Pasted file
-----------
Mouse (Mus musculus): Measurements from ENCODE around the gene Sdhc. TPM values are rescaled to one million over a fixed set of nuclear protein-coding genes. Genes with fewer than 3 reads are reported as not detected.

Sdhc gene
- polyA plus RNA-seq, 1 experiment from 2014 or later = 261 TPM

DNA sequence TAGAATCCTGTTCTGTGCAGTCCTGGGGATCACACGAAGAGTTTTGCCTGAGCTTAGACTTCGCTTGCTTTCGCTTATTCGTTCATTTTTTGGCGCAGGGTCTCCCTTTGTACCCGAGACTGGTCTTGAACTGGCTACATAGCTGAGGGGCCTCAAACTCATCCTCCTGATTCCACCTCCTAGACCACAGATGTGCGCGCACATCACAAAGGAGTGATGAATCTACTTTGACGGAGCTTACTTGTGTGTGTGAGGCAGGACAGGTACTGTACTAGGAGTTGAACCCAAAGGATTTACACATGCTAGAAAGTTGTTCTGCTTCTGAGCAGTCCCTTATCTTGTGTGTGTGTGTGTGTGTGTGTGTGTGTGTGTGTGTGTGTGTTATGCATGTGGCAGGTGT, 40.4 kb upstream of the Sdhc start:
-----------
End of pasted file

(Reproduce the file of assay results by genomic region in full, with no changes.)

Mouse (Mus musculus): Measurements from ENCODE around the gene Sdhc. TPM values are rescaled to one million over a fixed set of nuclear protein-coding genes. Genes with fewer than 3 reads are reported as not detected.

Sdhc gene
- polyA plus RNA-seq, 1 experiment from 2014 or later = 261 TPM

DNA sequence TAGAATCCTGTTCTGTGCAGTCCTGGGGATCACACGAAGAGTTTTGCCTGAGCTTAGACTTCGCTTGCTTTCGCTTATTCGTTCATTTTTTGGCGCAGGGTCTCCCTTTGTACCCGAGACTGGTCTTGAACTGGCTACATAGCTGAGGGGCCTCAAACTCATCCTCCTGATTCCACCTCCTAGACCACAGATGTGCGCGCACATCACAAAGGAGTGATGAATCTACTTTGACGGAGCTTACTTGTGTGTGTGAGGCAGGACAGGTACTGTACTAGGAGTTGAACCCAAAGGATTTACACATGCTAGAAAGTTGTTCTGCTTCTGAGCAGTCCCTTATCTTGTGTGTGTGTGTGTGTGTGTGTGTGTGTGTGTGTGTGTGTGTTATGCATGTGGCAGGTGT, 40.4 kb upstream of the Sdhc start: